Taking its departure from Norbert von Hellingrath’s interpretation of the significance of Rousseau for Friedrich Hölderlin, the following paper argues, through a close reading of the poem “Rousseau,” that Hölderlin, contra Hellingrath, conceives of his relation to Rousseau in philological rather than prophetic terms. Looking closely at the complexities of Hölderlin’s manuscript while contrasting the philological approaches of Freidrich Beißner’s Grosse Stuttgarter Ausgabe and D. E. Sattler’s Frankfurter Ausgabe, I demonstrate that an explicitly philological moment is inscribed into the text of the poem itself, and that it addresses its reader as a specifically philological reader, while at the same time seeking to establish a “friendship of words” with Rousseau’s prophetic utterance.
Agamben’s self-professed epigonism underwrites his entire project, serving as an even more fundamental methodological concept than the signature, paradigm, and archeology. In Infancy and History, Agamben maintains that transcendental experience is no longer a viable source of philosophical insight; philosophers go astray referring their thinking back to an authentic yet esoteric experience that, itself unspeakable, grounds positive philosophical assertions. Neither mysterious nor ineffable, the experience founding philosophy is the completely patent, non-latent, experience of language’s pure exteriority. Rather than “deconstructing” metaphysics by exposing its hidden contradictions, philosophy must “deconfabulate,” telling fables about philosophy to undo its enchantments, since it is through the fable that the spell of silence, which itself originates in fable, can be broken. This “epigonal” method, which follows after the tradition rather than seeking a new grounding, is itself justified through Agamben’s account, in The End of the Poem, of the Italian, as opposed to Germanic, physiognomy and of a specifically Italian relation to language going back to Dante. To be Italian is to embrace the “deadness” of one’s own language, rejecting the myth of the resurrection of the original potencies of a dead classical language through a living, modern language.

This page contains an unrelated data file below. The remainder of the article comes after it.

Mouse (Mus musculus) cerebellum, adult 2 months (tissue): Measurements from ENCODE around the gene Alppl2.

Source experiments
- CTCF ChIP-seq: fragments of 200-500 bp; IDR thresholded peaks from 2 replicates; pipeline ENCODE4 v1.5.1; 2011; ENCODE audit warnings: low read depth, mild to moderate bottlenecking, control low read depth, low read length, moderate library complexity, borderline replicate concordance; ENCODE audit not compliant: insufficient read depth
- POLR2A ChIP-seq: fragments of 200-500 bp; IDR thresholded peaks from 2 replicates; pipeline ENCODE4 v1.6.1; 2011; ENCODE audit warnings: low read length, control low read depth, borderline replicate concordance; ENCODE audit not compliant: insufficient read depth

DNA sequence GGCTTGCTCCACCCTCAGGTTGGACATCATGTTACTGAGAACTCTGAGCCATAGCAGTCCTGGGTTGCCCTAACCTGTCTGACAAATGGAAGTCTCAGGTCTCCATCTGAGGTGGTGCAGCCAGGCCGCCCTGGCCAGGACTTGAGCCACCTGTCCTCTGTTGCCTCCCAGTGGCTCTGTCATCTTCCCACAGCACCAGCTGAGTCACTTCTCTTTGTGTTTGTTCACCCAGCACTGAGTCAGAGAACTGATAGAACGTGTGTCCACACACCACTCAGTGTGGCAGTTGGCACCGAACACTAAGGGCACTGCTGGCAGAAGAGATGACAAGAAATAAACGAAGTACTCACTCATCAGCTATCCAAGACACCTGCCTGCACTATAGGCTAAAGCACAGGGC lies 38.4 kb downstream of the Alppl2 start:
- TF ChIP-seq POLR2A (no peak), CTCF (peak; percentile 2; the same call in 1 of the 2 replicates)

Using REED London as a case study of how we, as pre-modern performance and theatre historians, are using digital methods to aggregate its materials, access and analyze a remarkably broad array of archival documents, and amplify their importance to a broader spectrum of humanities scholars and potential collaborators than we cannot have been able to do through more traditional means.